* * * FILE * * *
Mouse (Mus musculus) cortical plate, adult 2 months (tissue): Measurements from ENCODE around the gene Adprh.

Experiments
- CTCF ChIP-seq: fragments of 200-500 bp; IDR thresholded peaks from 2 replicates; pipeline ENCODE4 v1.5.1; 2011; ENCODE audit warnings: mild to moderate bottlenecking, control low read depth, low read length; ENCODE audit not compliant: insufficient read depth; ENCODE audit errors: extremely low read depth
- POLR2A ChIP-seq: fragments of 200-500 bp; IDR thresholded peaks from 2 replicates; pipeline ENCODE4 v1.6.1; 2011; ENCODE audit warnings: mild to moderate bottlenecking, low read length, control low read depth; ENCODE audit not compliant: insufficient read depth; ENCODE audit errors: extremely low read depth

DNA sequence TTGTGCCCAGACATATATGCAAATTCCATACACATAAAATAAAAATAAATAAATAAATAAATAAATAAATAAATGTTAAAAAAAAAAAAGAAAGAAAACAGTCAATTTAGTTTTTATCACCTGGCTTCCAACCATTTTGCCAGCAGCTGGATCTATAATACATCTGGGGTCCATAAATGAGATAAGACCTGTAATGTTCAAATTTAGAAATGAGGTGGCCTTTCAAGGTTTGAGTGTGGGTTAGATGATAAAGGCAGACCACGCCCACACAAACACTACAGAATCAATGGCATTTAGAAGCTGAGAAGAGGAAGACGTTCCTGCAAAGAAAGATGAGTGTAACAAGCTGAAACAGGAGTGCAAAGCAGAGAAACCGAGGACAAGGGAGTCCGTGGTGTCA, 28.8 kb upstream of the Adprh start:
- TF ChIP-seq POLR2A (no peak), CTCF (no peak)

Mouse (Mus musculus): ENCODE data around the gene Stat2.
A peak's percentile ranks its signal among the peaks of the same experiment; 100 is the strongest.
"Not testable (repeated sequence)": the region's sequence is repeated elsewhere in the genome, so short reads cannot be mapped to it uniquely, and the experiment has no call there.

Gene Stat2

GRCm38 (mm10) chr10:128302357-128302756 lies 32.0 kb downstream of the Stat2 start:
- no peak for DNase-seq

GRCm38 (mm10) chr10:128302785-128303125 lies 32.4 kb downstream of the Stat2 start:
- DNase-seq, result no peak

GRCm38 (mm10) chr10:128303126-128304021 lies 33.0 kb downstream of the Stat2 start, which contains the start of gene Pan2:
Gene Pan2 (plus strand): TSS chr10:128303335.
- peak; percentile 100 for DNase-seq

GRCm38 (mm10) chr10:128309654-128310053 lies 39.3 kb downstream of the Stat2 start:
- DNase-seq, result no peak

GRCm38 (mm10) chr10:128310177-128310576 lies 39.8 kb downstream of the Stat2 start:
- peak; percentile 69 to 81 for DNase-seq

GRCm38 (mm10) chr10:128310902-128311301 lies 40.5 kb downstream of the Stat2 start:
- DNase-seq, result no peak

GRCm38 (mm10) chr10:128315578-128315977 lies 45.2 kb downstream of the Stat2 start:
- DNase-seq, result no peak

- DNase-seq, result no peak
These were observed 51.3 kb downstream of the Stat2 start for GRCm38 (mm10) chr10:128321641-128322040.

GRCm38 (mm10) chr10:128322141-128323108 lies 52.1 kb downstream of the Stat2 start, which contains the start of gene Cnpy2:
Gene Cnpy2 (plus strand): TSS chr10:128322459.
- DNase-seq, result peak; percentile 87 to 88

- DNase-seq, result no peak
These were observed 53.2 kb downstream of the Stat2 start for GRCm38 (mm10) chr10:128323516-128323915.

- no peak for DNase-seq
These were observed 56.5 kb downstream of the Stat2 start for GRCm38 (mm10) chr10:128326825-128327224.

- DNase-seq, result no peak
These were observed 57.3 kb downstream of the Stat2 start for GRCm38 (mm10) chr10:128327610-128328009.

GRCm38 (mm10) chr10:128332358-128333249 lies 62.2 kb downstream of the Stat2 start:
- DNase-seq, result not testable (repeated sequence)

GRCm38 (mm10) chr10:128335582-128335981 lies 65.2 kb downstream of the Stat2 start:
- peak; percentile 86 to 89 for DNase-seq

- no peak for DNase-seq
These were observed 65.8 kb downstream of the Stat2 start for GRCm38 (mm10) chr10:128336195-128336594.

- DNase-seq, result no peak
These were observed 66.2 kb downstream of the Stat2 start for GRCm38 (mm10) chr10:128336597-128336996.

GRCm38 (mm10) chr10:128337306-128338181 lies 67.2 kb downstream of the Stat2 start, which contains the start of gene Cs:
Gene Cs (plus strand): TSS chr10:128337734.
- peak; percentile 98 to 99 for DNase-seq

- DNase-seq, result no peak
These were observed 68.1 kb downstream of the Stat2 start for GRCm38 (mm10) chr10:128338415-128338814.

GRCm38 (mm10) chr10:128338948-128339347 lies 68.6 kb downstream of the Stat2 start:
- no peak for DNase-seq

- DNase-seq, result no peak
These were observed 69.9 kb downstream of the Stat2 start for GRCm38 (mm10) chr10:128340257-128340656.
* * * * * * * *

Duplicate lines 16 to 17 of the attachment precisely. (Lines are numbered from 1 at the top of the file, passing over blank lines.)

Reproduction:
Gene Pan2 (plus strand): TSS chr10:128303335.
- peak; percentile 100 for DNase-seq